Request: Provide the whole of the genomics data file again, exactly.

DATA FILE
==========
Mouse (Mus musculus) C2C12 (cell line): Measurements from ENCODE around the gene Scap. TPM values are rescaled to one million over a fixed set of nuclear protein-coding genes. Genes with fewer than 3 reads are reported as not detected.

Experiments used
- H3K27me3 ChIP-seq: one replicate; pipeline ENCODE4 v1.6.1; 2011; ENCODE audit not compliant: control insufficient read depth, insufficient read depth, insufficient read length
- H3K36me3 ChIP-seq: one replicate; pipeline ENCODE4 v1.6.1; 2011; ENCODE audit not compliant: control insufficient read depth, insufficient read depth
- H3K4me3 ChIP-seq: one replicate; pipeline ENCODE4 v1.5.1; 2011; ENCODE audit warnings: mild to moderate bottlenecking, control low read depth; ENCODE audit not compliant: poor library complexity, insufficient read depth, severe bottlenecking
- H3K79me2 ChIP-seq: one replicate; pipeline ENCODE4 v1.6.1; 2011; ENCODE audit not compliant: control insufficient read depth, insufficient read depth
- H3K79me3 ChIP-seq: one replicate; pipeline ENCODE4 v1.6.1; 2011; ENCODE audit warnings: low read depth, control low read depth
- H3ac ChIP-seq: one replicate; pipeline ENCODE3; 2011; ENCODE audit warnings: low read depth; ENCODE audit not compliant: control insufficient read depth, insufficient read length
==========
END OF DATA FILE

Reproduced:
Mouse (Mus musculus) C2C12 (cell line): Measurements from ENCODE around the gene Scap. TPM values are rescaled to one million over a fixed set of nuclear protein-coding genes. Genes with fewer than 3 reads are reported as not detected.

Experiments used
- H3K27me3 ChIP-seq: one replicate; pipeline ENCODE4 v1.6.1; 2011; ENCODE audit not compliant: control insufficient read depth, insufficient read depth, insufficient read length
- H3K36me3 ChIP-seq: one replicate; pipeline ENCODE4 v1.6.1; 2011; ENCODE audit not compliant: control insufficient read depth, insufficient read depth
- H3K4me3 ChIP-seq: one replicate; pipeline ENCODE4 v1.5.1; 2011; ENCODE audit warnings: mild to moderate bottlenecking, control low read depth; ENCODE audit not compliant: poor library complexity, insufficient read depth, severe bottlenecking
- H3K79me2 ChIP-seq: one replicate; pipeline ENCODE4 v1.6.1; 2011; ENCODE audit not compliant: control insufficient read depth, insufficient read depth
- H3K79me3 ChIP-seq: one replicate; pipeline ENCODE4 v1.6.1; 2011; ENCODE audit warnings: low read depth, control low read depth
- H3ac ChIP-seq: one replicate; pipeline ENCODE3; 2011; ENCODE audit warnings: low read depth; ENCODE audit not compliant: control insufficient read depth, insufficient read length